Billions are being lost due to tax avoidance – yet a weak HMRC is trying to pretend everything’s fine
Every year, HMRC publish their estimate of the tax gap – the amount of tax they claim is lost though avoidance, evasion, omission and error.At £35bn, the government’s official estimate of tax losses is now the highest it has ever been in cash terms since figures were first published in 2008. That is £673m a week if you wanted to paint it on the side of a big red bus - almost 3 times the police budget which stands at £12.3bn. Worryingly these estimates have been increasing sharply in recent years. The tax gap has increased by 17 per cent since 2016 when the figure was £30bn. If you think that sounds bad, the reality is much worse. If you dive into the detail of HMRC’s research, you quickly see that the tax gap is not a measure of tax avoidance that anyone would recognise. For example, the way in which HMRC calculates the tax gap specifically excludes profit shifting by multinational companies, the kind of tax avoidance strategies used by Google, Starbucks, Facebook and others.
Also not included are any schemes that take advantage of legal loopholes. This includes cases where HMRC have judged something to be a tax avoidance scheme in the past, but have then lost the case through the courts. Part of HMRC’s job is to advise the government on policy change designed to stop abusive tax avoidance structures, but the potential gains from any legislative changes are not included in the tax gap figure. By leaving out large and important areas of tax avoidance, the government is able to claim that at just 5.6 per cent of the total tax bill, the UK has one of the lowest tax gaps in the world. The claim is laughable. HMRC themselves say that they are the only tax authority in the world which regularly publishes an estimate of tax losses for a comprehensive range of taxes. It is easy to be a world leader in a world of one.
Many countries publish tax gaps looking at the tax gap on specific taxes such as VAT. As the tax gap varies considerably between different types of taxes, it is not possible to compare the UK’s broad tax gap figure with these estimates. However, when the figures are compared on a like for like basis (i.e. comparing the UK VAT gap with other VAT gaps) the UK does not perform particularly well.According to the European Commission, the UK has the 11th highest VAT gap out of the 28 member countries, expressed as the percentage loss of total potential VAT revenues.Where countries do publish more comprehensive estimates, they often use very different methodological approaches which are known to produce higher estimates of tax losses than the approach deployed by HMRC.
All of this points to a government which is failing to take tax avoidance seriously, and the result is a lack of investment in tackling the problem.
The figures speak for themselves. Since HMRC was founded in 2006 out of a merger between HM Customs and the Inland Revenue, the department has been progressively de-funded. Over that period the department has lost over 40,000 staff from a total of 104,000.
Few people care about having fewer tax inspectors in the same way that they care about cuts to other public services, so governments of all colours don’t mind being seen cut to HMRC as an easy way of saving money. But cutting back on tax collection is a false economy, and recent research by Dr Arun Advani of the University Warwick demonstrates that the case for investing more in HMRC is unanswerable.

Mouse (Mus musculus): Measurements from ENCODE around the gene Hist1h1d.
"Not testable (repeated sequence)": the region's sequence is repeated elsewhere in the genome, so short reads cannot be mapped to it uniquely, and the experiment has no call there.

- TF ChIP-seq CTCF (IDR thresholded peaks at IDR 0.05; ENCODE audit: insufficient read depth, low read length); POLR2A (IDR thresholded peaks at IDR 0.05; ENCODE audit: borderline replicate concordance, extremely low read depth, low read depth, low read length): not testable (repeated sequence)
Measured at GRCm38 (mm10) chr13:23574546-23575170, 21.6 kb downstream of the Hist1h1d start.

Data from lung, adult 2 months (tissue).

In a paper published by the Social Market Foundation, Dr Advani demonstrates that the average targeted audit of a tax payer costs on average £2,500, but brings in between £10,000-£15,000 in previously unpaid tax. Despite the very large benefit for the government, the number of audits have been falling, even though HMRC now has more data than ever and so a better chance of finding people who have not been paying their fair share.
So isn’t it time for the government to stop hiding behind HMRC’s flawed figures, and face up to the challenge of tax avoidance? A good start would be to stop leaving it up to HMRC to mark their own homework, and invest more effort in going after tax avoiders.
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My client is a small retailer specialising in bespoke leather goods, and all sales to date have been within the UK. In order to expand her customer base, she is launching a website and planning to sell through Amazon. Are there any VAT consequences she needs to consider?
In order to establish the VAT treatment of her sales, she will need to consider where her goods are dispatched to the customer from (the place of supply), their final destination and, in the EU, whether the sale is to a VAT registered business customer.
The place of supply of goods is where the goods are located at the time of supply, and where this is the UK, the following apply:
Sales to UK customers are subject to standard rate VAT;
Sales to customers in non-EU destinations are zero-rated as exports provided the goods are removed, and proof of export is obtained, within 3 months. The sale is reported in box 6 of the VAT return. VAT Notice 703: “Goods exported from the UK” provides detailed guidance on export procedures and requirements.
Sales to EU business customers that are VAT registered in another member state are zero-rated as EU dispatches. The customer accounts for the VAT as an acquisition in the destination member state. Sales are reported in box 6 and 8 of the VAT return and declared on the EC sales list.
Suppliers may also be required to complete separate Intrastat declarations. These detail the movement (dispatches) of the goods from their home state to the state of their customer. They are only required once the value of the dispatches goes over a certain threshold currently £250,000.